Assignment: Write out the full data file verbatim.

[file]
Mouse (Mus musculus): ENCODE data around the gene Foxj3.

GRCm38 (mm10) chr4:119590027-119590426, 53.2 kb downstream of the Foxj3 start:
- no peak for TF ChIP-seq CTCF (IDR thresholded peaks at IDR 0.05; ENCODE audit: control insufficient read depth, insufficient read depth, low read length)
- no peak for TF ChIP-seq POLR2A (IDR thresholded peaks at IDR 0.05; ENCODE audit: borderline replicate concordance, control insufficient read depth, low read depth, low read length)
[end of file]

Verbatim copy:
Mouse (Mus musculus): ENCODE data around the gene Foxj3.

GRCm38 (mm10) chr4:119590027-119590426, 53.2 kb downstream of the Foxj3 start:
- no peak for TF ChIP-seq CTCF (IDR thresholded peaks at IDR 0.05; ENCODE audit: control insufficient read depth, insufficient read depth, low read length)
- no peak for TF ChIP-seq POLR2A (IDR thresholded peaks at IDR 0.05; ENCODE audit: borderline replicate concordance, control insufficient read depth, low read depth, low read length)